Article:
A Researcher from Trentino awarded at the most important world conference on voice recognition
The reward of $ 1,500 was awarded to Mirco Ravanelli, first author of the paper by FBK and University of Montreal (Canada).
A global competition at the highest levels.
There were over 2,600 works submitted – and of these, 1,317 accepted – at the 42nd ICASSP 2017 international conference on research in the field of speech recognition and “signal processing” which was held March 5 to 9 in New Orleans, USA.
One of the four prizes for best PhD student papers – the “IBM Best Student Paper Award”- was awarded to researcher Mirco Ravanelli, a thirty-one year old researcher from Trentino working under the “SHINE” team of Trento based Fondazione Bruno Kessler’s ICT Center
“I joined the Foundation to work on my thesis (ed. Telecommunications Engineering) “- he says.
“I am at my last year of doctorate and this award is an important recognition for me.
Last year’s experience has been crucial.
I spent six months in Montreal, Canada, in the laboratory of Yoshua Bengio, one of the deep learning gurus.
Bengio has an H-index of 92, and his lab receives lots of applications to work there.
Consider this: last year he received about 700 applications, but accepted only 20.
I was one of these. ”
“During my Mobility stay (Ed. the FBK program that allows researchers and scientists to spend a period of study and work abroad)” – Ravanelli concludes – “I was lucky enough to work in this prestigious lab, where I developed new research methods and work alongside world-renowned scientists.”
The study by Ravanelli and his colleagues that was awarded in New Orleans, entitled “A network of deep neural networks for distant speech recognition”, although developed in the context of speech recognition, defines a new particularly flexible paradigm, which can be applied in many other areas, including robotics, where different systems must cooperate at their best to achieve one common goal.
“It’s a top scientific excellence result” – adds Maurizio Omologo,
Head of the SHINE (Speech-Acoustic Scene Analysis and Interpretation) research unit.”The paper awarded at CASSP 2017 describes the work carried out by Mirco last year, during his Mobility stay in Montreal, largely based on ideas and strategies outlined already at the time of the doctoral first year qualifying exam “.
A network of deep neural networks for distant speech recognition
Authors Mirco Ravanelli, Philemon Brakel, Maurizio Omologo, Yoshua Bengio
Building computers able to recognize speech is a fundamental step for the development of future human-machine interfaces and more generally for the development of artificial intelligence.
For these reasons, in recent years interest in this type of technology has grown a lot, and has led to numerous commercial applications such as Apple’s Siri, Google Voice, and Amazon’s Alexa voice assistants.
However, most of the existing systems provide satisfactory performance only in low noise environments where users speak near a microphone, making interesting the study of more robust technologies capable of operating even at some distance from the talker, in complex environments characterized by various types of noise and reverberation.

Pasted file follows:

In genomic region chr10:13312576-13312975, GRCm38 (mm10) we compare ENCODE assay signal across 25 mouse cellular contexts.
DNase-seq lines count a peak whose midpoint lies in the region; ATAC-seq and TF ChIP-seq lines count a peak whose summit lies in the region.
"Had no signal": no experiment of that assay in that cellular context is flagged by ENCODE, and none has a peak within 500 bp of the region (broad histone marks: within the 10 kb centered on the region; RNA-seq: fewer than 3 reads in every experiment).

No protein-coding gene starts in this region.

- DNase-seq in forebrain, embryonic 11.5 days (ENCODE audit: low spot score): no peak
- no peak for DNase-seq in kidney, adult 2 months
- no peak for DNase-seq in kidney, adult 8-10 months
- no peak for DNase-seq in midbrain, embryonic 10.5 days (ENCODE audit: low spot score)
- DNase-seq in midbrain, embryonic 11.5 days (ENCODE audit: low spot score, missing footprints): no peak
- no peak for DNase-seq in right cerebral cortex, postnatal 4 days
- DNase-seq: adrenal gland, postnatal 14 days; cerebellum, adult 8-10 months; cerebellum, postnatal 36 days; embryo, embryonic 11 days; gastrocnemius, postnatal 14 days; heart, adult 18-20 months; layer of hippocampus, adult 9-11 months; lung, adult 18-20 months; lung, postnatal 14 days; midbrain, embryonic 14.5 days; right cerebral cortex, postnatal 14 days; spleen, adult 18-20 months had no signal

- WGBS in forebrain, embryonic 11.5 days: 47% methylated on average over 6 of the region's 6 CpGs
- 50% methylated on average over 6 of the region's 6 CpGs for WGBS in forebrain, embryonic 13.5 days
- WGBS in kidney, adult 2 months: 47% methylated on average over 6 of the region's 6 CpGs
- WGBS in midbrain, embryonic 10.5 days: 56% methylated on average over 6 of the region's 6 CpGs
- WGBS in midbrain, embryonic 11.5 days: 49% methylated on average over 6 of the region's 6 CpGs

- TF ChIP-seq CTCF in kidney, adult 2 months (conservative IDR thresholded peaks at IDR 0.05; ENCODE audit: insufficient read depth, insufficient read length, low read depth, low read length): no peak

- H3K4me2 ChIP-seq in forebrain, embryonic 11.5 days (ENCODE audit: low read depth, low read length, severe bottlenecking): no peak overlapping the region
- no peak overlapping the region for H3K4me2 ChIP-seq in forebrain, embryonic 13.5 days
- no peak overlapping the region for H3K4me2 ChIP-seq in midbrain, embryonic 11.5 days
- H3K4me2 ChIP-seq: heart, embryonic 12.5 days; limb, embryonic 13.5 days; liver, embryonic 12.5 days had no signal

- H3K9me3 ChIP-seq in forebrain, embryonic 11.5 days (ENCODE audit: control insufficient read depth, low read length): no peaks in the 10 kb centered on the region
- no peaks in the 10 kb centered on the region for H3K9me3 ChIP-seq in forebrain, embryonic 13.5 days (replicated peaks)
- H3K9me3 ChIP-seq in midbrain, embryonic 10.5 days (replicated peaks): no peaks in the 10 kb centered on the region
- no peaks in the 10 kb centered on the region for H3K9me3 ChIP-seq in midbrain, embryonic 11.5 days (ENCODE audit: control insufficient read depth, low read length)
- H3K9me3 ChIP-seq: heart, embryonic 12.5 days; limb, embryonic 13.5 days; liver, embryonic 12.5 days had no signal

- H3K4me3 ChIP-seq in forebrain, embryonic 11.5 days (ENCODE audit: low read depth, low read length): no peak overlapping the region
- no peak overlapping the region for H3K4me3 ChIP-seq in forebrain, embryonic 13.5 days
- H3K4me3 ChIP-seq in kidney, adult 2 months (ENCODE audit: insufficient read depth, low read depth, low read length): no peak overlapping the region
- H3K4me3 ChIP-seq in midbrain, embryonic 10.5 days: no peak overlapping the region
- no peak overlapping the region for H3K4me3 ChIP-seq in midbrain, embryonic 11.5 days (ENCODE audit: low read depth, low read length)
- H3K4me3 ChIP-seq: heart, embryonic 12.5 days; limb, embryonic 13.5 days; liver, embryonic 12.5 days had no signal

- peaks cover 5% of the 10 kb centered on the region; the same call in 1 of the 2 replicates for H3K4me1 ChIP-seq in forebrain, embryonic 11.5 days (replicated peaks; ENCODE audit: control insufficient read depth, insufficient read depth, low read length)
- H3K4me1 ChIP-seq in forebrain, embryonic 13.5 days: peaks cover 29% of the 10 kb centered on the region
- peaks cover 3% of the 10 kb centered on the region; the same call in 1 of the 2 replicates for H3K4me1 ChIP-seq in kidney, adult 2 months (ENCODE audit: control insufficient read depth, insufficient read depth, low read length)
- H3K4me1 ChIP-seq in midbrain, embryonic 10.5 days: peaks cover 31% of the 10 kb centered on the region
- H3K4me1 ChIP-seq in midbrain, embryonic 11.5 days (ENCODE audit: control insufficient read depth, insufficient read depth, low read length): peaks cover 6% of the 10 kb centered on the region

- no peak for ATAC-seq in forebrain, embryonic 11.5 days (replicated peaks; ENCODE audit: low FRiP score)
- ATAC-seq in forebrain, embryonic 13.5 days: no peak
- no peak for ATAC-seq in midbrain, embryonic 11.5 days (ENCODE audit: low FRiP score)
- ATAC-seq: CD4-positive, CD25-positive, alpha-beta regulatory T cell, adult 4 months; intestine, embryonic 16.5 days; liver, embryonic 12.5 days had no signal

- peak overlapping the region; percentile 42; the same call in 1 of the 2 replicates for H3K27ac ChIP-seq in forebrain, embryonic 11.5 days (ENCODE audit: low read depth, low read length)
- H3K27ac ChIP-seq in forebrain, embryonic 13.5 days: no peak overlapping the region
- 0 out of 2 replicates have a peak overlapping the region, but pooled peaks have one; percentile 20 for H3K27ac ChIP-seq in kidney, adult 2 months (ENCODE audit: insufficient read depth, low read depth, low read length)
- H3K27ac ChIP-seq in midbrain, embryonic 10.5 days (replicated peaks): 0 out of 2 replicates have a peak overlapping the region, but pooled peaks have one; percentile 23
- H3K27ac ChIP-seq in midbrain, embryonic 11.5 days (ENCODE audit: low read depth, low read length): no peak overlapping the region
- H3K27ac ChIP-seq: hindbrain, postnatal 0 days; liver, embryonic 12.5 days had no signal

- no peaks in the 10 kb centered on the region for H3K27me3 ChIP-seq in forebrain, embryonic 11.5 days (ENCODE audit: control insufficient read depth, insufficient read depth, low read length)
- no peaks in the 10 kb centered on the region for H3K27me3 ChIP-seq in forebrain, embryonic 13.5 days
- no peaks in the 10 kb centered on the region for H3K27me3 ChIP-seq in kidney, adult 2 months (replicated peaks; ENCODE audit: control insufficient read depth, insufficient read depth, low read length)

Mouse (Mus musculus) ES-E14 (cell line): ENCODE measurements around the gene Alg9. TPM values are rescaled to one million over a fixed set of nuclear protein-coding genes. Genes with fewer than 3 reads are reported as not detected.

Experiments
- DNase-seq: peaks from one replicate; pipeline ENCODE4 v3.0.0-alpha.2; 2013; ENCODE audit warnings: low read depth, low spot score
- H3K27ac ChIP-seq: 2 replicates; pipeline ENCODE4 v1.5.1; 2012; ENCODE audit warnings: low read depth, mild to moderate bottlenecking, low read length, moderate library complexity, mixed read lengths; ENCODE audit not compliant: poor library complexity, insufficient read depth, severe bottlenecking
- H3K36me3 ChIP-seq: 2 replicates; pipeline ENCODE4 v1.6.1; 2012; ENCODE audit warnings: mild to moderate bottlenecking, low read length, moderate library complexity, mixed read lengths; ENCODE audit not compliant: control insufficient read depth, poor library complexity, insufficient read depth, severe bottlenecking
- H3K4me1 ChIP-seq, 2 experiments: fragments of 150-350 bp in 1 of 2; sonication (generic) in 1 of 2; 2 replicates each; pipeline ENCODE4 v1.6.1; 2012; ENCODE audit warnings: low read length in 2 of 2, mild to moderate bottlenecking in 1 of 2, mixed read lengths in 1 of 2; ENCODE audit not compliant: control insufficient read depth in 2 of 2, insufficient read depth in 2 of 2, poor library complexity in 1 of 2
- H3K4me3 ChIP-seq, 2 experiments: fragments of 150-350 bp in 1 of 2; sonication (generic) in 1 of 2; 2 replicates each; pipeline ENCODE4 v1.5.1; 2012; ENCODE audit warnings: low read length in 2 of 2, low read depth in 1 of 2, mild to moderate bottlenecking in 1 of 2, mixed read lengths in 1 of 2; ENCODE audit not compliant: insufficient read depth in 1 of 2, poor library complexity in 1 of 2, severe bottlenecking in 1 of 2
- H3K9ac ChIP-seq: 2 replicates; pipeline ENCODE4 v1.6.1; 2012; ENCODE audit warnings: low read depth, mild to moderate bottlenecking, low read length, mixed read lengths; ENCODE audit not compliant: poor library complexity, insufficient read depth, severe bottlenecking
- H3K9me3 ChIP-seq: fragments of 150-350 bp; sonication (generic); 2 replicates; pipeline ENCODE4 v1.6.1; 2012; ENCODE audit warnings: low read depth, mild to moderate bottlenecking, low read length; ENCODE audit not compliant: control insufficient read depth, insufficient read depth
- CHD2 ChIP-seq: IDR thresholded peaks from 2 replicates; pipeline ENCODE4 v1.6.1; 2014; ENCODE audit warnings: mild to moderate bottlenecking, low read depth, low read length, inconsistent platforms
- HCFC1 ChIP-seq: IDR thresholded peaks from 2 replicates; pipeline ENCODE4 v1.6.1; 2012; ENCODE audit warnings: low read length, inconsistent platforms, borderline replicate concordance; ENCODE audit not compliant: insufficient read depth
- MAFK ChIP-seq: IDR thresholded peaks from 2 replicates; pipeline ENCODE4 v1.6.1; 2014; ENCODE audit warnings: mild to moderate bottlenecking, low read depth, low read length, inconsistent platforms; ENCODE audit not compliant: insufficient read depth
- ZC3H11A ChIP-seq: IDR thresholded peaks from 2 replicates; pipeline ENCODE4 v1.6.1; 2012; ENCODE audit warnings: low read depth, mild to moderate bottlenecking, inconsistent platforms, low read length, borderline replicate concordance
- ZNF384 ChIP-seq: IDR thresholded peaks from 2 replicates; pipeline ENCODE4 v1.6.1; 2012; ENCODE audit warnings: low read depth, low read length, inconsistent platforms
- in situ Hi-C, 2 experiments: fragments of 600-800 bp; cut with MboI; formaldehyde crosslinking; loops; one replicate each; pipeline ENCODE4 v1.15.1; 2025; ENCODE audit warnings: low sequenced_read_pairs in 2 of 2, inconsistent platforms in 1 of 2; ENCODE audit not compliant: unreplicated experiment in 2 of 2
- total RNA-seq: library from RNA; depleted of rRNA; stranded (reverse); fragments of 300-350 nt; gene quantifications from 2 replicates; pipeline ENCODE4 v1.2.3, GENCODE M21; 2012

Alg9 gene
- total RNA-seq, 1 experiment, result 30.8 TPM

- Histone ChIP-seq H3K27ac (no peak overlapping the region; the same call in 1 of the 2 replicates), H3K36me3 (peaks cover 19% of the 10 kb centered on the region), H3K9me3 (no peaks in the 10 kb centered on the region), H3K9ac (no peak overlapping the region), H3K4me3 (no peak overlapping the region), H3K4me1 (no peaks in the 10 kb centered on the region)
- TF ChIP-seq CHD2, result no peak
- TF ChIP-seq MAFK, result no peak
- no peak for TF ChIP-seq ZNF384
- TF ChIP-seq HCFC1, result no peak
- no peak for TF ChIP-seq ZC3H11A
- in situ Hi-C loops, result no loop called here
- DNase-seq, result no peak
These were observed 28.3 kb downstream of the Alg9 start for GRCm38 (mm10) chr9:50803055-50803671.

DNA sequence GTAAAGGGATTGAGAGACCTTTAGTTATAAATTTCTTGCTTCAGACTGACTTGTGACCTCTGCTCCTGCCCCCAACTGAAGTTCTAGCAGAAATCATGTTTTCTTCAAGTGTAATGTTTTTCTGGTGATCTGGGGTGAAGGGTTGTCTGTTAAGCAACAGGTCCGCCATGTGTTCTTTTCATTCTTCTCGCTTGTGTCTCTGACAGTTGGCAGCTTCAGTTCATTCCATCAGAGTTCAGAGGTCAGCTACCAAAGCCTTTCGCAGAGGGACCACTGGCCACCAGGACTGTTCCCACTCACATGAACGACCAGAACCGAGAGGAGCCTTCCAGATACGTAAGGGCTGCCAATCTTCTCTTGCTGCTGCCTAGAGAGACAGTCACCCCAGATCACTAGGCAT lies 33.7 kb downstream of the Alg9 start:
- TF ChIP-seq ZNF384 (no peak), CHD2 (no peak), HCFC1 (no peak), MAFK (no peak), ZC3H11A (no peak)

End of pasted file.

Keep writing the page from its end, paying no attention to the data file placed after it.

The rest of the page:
The work presented at the ICASSP 2017 (42nd International Conference on Acoustics, Speech, and Signal Processing) International Conference, approaches this problem by using advanced deep learning techniques.
Deep learning is a technology that is dramatically transforming the artificial intelligence world and allows for the development of systems that, starting from the so-called “big data”, are able to solve, with unprecedented precision, many problems such as, the identification of particular objects in images and videos, the translation of texts into another language, or, actually, speech recognition.
More precisely, the paper proposes to make significant changes in the ways in which this technology is used in current distant speech recognition systems.
Even the most advanced systems, in fact, are based on the cascade of different technologies that are typically developed independently, without any guarantee as to their actual compatibility and appropriate level of communication and cooperation.
The current system could therefore be likened to a soccer team which, although made up of good individual players, will never be able to win the championship if these players are not able to play well together.
The network of deep neural networks proposed in the study thus drastically revises the design of current systems, “breaking” this cascade by placing all the technologies involved in speech recognition within a network where there is full communication and cooperation between the various elements.
The research focus was not only on the definition of a new architecture, but above all on the study of innovative techniques to automatically train this network of components.
The work has led to the definition of a new training algorithm (called backpropagation through network) in which all the elements in the network are trained jointly and progressively learn to interact in an automatic way, communicate and cooperate with each other.
The work, though developed in the context of speech recognition, defines a general purpose and flexible paradigm, which can be applied in many other application areas, including robotics, where different systems must work together at their best in order to achieve a common goal.